Historically, different cultures have responded to epidemic disease in remarkably similar ways. In the ancient and modern worlds, plagues have often been viewed as divine punishment for breaking taboos or committing sins. (For example, both Homer’s Iliad and Sophocles’s Oedipus the King begin with such plague punishments.) Because AIDS was first documented among intravenous drug users, sex workers, and men who were having sex with men, these already stigmatized groups were regarded by many as undeserving of medical treatment, and the culturally or legally proscribed activities that served as modes of transmission were frequently left out of public discussion. Even today, more than twenty years into the epidemic, much of the debate about HIV-prevention training remains mired in conflicts over cultural and religious values rather than discussions about effective public health practices.

In addition, during an epidemic the unaffected can conclude either that only the marginalized group is vulnerable (in which case, no further action is required) or that everyone is vulnerable (so the marginalized group needs to be expelled or contained and regulated). Throughout the first two decades of the AIDS epidemic, governments and communities made both assumptions, in violation of standard public health practices. Heterosexuals in industrialized nations assumed AIDS was a homosexual problem. African-American clergy and leaders assumed it was a white problem. African leaders assumed it was a problem of former French, English, or Belgian colonizers and American hegemonic capitalists. Communist leaders in the People’s Republic of China and the Soviet Union assumed it was a decadent bourgeois problem. The result of this blindness was a lack of AIDS-prevention education and health monitoring worldwide, allowing infection rates to soar.

Recent Trends and Future Prospects

The end of the Cold War and the rise of a more tightly knit global economy have in many ways exacerbated the AIDS problem. Within the old Soviet bloc, the end of communism resulted in economic dislocation and hardship, which in turn increased the rates of poverty, intravenous drug use, and prostitution while reducing the capacity of socialized medicine to respond to the epidemic. Expanded trade in Africa and Asia similarly facilitated HIV transmission among marginalized or migratory workers. The rise of the Internet and the attendant proliferation of online pornography have resulted in new types of sex work as a form of economic subsistence. In addition, airline deregulation has encouraged Western sexual tourism in developing nations.

Furthermore, the development in recent years of effective pharmaceutical treatments to manage HIV infection has brought with it unintended consequences. In Western industrialized nations where such medications are available, some people have become lax about employing AIDS-prevention measures, and infection rates in some populations have risen. In developing nations where AIDS medications are prohibitively expensive, governments and nongovernmental organizations have had to lobby for reduced drug costs.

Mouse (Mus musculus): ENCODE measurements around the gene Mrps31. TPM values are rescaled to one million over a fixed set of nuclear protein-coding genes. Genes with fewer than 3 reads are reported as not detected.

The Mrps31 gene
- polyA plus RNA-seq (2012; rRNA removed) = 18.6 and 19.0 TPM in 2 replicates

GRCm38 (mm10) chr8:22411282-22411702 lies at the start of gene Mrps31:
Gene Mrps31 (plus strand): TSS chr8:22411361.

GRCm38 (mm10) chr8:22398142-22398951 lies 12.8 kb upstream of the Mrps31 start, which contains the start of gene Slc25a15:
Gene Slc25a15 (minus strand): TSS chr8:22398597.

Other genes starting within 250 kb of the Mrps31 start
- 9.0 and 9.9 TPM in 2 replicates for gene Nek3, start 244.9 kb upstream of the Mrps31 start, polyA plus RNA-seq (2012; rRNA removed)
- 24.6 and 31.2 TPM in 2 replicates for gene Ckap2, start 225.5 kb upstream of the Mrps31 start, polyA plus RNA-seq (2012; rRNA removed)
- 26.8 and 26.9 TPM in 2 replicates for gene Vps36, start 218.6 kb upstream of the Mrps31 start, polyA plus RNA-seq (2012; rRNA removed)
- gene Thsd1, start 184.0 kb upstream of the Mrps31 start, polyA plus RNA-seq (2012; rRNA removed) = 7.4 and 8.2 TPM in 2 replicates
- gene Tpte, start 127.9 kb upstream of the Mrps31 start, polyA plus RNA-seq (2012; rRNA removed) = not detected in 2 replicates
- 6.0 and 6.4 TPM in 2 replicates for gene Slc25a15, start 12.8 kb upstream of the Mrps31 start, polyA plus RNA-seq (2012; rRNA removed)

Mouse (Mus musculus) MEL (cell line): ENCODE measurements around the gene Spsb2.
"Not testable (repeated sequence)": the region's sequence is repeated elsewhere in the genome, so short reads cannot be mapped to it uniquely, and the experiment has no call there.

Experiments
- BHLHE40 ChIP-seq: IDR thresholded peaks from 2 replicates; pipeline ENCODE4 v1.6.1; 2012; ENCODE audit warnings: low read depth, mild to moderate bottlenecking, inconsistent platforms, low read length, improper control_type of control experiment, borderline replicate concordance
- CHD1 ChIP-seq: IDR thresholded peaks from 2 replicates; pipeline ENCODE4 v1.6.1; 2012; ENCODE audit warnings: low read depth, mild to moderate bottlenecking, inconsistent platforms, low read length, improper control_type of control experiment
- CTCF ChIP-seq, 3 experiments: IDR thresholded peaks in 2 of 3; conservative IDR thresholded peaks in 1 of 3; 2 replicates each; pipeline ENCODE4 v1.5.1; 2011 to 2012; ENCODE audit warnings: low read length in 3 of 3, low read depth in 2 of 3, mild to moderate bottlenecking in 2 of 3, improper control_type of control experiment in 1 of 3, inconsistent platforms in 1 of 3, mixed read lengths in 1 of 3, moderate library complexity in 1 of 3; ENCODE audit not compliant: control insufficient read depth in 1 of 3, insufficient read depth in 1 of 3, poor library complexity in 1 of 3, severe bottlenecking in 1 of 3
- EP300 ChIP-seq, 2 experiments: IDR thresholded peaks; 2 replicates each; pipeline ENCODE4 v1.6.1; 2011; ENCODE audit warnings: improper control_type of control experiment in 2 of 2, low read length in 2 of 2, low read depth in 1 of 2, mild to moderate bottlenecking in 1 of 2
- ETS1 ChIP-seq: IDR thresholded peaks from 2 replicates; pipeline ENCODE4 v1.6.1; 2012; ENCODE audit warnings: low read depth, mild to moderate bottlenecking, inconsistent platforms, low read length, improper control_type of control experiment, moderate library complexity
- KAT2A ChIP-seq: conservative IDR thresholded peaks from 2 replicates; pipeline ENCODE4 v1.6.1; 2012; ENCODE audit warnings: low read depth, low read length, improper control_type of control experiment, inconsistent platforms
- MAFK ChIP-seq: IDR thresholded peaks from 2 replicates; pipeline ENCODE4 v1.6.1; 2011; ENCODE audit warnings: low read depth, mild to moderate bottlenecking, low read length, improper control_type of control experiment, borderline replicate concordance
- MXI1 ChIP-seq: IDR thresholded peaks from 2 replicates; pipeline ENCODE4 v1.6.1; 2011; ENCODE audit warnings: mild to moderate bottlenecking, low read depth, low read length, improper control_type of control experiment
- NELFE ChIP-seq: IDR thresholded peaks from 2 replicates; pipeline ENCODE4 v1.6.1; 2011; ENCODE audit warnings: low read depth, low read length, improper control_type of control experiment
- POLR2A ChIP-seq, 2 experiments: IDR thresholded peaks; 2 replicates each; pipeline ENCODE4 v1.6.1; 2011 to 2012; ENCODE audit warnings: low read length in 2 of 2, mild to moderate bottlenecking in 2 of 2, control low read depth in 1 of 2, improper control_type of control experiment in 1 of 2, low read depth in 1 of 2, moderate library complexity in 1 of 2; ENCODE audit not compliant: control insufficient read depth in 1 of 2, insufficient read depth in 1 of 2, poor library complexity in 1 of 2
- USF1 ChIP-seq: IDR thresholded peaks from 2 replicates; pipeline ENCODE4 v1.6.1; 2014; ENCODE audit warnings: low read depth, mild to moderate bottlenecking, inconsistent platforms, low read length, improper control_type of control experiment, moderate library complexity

A rationalist Western scientific worldview will continue to be confronted by a variety of local beliefs and values. To Western medicine, AIDS is simply caused by a virus (HIV) that is commonly transmitted through unprotected sex; the prevention of HIV transmission, therefore, is simply a matter of preventing HIV infection (through sexual abstinence, through sexual fidelity to one partner, or through use of condoms or “safer sex” practices). But sexual behavior is notoriously immune to rational choice. Furthermore, the power to make and enforce decisions about safer sex is often asymmetrical in many cultures, with males having greater power over females or johns having greater power over prostitutes. Misinformation and falsehoods about HIV and AIDS are prevalent in many communities (such as the belief that one can tell by a person’s appearance if they are HIV infected or that an HIV-infected man can be cured by having sex with a virgin). Even HIV/AIDS denialism (rejecting HIV as the cause of AIDS) is not simply the peculiar aberration of a few individuals but can influence public policy, as in the case of former South African president Thabo Mbeki’s opposition of antiretroviral medications in that country.

AIDS will continue to destabilize economically and politically vulnerable communities and countries until an HIV vaccine is developed. Research into a cure for AIDS continues apace; but until researchers develop an effective vaccine, AIDS-prevention education and a commitment by Western nations to provide funds for medical treatment will remain the primary means of limiting this epidemic.